Matthew Yglesias writes about the worst idea ever, a rumored notion that we might drop a couple of tactical nukes (sic) on Iranian nuclear research sites and then claim that in fact we used conventional weapons and the resultant radiation was the result of, well, the nuclear programs related activities programs at the destroyed sites, a plan for which I can claim some credit, as it was obviously cribbed directly, if loosely, from my childhood strategy of grabbing my little brother's hand, forcing him to pound himself on the head with it, and yelling at him, "Stop hitting yourself! Stop hitting yourself!" Matt writes:
Now I rather doubt that's going to happen. Typically, Bush dials down the crazy factor a notch or two relative to what comes out of the OVP. Nevertheless, it's a sobering reminder that we have genuine lunatics operating in the highest councils of government at the moment. It's an extremely dangerous situation.Meanwhile, Jim is not blaming liberals for the Bush administration, leaving that instead to bloggers like IOZ, who'd be happy to point to a dozen different reasons why liberals are responsible for the Bush administration, a contention sure to win me an ABC miniseries writer gig, although they're all pretty much variations on: liberals abandoned liberalism in pursuit of electoralism and found that once denuded of a distinct ideology--or as distinct as an ideology can be in This Land Is Your Land, This Land Is My Land--they could neither consistently win elections nor act in opposition to the nationalistic, expansionistic imperatives of the right, which they themselves now endorsed, if less stentorially. Anyhoo, Jim feels obligated to write in this caveat because of the paragraph which preceeds it:
That only leaves the really depressing theory, which I’m not the first to advance. The White House is picking a fight with Congress over torture because the White House thinks it will help the President (and his party’s) standing with the voters. What makes the theory depressing is, it may be right. And what I want to know is, how do you like your blue-eyed boy, government power, Mr. Managerial Liberalism?Unfortunately, Mr. Managerial Liberalism still believes that our deliverance will come in the form of sage technocrats--that, conversely his feelings about, say, torture at abu Ghraib, the problem with the American Government is Bad Applistic rather than systemic. The asylum, in other words, only needs to get itself some new lunatics, et tout va bien.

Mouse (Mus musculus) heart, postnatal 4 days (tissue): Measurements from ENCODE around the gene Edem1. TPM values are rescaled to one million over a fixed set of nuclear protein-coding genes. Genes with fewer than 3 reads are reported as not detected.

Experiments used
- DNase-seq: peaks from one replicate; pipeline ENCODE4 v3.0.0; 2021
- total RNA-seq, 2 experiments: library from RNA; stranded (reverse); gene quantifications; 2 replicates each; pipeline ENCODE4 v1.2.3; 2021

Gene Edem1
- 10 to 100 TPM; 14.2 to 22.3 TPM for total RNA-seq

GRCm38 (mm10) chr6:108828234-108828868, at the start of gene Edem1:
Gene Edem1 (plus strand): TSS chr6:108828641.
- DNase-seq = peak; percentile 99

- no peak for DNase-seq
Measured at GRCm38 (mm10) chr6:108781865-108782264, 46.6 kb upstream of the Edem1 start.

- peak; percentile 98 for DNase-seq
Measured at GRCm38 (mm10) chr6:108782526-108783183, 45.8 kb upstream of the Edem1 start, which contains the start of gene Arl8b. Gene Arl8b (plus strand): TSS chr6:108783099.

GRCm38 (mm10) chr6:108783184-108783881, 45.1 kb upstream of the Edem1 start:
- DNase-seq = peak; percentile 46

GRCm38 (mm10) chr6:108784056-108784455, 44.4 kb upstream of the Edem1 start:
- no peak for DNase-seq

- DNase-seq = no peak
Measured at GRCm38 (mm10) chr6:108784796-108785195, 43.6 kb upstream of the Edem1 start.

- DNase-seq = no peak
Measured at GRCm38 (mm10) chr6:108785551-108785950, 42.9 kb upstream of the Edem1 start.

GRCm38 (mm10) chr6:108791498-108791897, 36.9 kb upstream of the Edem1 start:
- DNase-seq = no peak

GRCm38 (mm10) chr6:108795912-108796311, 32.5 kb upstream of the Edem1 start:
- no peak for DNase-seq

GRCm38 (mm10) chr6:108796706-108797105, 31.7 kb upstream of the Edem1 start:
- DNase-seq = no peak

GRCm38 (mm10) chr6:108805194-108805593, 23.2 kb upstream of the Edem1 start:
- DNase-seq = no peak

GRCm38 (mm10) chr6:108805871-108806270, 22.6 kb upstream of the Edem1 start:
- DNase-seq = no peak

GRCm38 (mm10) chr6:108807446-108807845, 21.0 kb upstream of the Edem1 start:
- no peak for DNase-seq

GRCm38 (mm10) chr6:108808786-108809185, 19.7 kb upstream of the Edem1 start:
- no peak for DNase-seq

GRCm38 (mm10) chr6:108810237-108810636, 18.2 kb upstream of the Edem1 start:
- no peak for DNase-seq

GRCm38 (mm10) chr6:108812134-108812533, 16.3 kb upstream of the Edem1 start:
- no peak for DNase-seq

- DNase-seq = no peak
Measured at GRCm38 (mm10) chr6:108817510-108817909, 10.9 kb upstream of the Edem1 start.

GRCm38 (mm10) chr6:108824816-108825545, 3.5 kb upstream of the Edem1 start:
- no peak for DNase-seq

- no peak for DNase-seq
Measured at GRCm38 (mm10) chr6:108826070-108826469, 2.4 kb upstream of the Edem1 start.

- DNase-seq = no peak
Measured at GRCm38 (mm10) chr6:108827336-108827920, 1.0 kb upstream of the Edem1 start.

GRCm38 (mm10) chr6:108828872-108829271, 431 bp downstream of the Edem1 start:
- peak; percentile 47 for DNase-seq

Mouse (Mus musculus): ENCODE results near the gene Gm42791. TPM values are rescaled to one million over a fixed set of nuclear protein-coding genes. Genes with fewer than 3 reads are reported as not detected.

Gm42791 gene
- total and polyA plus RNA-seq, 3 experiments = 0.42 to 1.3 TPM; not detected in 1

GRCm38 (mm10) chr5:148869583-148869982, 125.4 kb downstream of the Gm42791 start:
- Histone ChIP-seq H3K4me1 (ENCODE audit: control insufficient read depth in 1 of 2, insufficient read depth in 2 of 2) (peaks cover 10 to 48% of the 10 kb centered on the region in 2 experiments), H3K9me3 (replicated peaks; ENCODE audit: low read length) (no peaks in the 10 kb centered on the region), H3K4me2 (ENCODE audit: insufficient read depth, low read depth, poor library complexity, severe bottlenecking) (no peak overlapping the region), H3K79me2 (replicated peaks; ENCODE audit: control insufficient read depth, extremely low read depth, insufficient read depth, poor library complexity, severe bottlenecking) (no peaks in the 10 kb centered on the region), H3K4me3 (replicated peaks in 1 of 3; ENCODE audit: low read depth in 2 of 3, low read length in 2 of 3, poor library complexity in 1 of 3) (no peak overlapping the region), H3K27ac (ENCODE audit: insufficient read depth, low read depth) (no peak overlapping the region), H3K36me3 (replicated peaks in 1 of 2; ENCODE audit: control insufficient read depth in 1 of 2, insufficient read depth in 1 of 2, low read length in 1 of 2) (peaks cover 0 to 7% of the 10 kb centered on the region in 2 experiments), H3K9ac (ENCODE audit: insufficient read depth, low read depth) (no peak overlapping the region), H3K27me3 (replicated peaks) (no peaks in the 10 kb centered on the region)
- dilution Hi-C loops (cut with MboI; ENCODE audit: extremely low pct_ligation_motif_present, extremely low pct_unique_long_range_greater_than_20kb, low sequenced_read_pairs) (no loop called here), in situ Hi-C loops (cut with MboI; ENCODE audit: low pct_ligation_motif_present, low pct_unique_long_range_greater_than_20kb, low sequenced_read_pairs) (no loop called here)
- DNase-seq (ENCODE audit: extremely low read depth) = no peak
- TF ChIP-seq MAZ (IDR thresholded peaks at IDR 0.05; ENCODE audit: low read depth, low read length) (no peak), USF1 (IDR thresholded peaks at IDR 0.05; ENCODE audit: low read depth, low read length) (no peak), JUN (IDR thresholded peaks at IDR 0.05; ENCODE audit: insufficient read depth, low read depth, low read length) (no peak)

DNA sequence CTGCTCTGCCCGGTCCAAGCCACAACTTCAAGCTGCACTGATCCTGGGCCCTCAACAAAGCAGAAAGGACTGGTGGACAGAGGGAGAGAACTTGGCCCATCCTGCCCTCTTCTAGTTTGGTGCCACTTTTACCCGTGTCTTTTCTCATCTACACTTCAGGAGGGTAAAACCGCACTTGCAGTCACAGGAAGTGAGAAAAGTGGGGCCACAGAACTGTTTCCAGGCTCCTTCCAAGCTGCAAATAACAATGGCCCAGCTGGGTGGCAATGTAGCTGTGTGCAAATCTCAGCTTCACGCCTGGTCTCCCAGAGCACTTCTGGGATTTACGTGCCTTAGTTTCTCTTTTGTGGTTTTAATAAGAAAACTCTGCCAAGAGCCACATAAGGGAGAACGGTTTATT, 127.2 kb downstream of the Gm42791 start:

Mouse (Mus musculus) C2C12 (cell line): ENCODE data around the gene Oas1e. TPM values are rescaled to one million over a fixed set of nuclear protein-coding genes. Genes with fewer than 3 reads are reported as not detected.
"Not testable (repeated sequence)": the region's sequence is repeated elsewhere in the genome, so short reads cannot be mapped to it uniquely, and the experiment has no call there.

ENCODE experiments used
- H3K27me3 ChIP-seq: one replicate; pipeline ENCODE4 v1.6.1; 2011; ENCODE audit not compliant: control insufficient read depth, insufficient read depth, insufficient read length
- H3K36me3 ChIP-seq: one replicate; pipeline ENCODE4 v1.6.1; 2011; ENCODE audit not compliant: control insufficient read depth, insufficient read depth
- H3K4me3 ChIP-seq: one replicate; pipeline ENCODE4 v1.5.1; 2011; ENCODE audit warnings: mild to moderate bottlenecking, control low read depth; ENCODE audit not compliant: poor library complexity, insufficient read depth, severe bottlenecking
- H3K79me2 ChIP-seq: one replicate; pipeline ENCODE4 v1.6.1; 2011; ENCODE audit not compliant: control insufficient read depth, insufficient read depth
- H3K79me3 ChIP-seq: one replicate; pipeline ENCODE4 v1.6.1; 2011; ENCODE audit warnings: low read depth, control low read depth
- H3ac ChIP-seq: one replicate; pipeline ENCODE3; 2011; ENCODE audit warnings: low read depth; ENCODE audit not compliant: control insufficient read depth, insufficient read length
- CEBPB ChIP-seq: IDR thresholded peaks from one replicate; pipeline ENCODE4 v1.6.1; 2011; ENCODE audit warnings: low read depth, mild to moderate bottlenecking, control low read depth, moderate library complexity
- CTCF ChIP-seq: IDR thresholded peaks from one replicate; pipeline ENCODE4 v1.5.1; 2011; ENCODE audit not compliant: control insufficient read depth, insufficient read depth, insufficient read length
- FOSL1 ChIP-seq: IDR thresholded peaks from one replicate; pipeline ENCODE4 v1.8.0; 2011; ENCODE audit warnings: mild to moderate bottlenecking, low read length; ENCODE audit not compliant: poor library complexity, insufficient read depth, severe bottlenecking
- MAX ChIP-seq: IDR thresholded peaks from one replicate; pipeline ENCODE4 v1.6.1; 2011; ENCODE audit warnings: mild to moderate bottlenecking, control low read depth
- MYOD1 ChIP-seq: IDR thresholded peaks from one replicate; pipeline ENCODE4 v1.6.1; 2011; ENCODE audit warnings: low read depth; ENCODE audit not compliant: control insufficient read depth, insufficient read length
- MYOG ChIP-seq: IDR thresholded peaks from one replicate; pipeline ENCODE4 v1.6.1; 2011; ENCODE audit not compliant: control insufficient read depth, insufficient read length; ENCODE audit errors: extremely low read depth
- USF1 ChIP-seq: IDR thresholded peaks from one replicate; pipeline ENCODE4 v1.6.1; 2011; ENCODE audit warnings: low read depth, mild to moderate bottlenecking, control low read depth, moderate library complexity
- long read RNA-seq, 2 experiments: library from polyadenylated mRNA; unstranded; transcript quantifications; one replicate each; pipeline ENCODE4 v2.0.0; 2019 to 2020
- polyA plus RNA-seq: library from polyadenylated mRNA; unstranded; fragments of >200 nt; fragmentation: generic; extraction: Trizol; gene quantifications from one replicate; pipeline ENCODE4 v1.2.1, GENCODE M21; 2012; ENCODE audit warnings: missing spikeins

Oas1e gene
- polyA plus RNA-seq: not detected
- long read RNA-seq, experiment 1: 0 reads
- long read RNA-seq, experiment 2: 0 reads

I use Yglesias as proof of this thesis, because although he's much, much wiser than his Democratic elders, he still engages the unpleasant, but comforting notion that the Bush Administration is unique-because-it's-crazy, rather than simply uniquely crazy, and perhaps not even that. The "highest councils of government" have always been populated by genuine lunatics, with the level of lunacy increasing in inverse proportion to distance from The Bomb. I mean, Paul Nitze was crazy. Lewis Strauss was crazy. J. Edgar was crazy. Curtis Lemay was really crazy. The inhabitants of the oval office have been uniformly crazy since Truman, and yes, I include Eisenhower in that assessment. Consider that in the last 40 years alone we've had Nixon, Johnson, Reagan, and our regnant Dauphin. Is anyone really going to propose that Crazy is the outlier of this particular presidential cohort?
To an extent, this is just variation on the old power corrupts theme, but it bears repeating because at the heart of contemporary liberalism, even the smart sort espoused by your various and sundry Yglesii, there remains a belief that at some infinitely-vanishing point there will be a new FDR who will weild the extraordinary powers of government to the near-universal advantage of all Americans and all the rest of the world. But the Dauphin teaches us that the willpower and nastiness necessary to bring the full apparatus of our immense, creaky, dangerous state to full operational status more likely comes in the form of an even more perverse Wilsonianism than Wilsonianism, which is to say crazy, racist, deluded, messianic, and mean. State power is not the sword in the stone, in other words. Any dynastic schmuck with muscles sufficiently developed by brush-clearing can yank that fucker out of its resting place and go chopping randomly around the ranch. State power exists indepently from its operators; it is relentlessly self-accumulating, and its effect on those within its orbit and influence is insidious. I will here resist making a Lord of the Rings allusion, but there it is. The lesson to be learned is not that George Bush is crazy, nor that his predecessors were often crazy, nor that his advisors are crazy, nor their antecedents neither. The lesson is that there is precious little that can check men in power, which obliges our vigilance in combatting and checking the power itself that we grant them.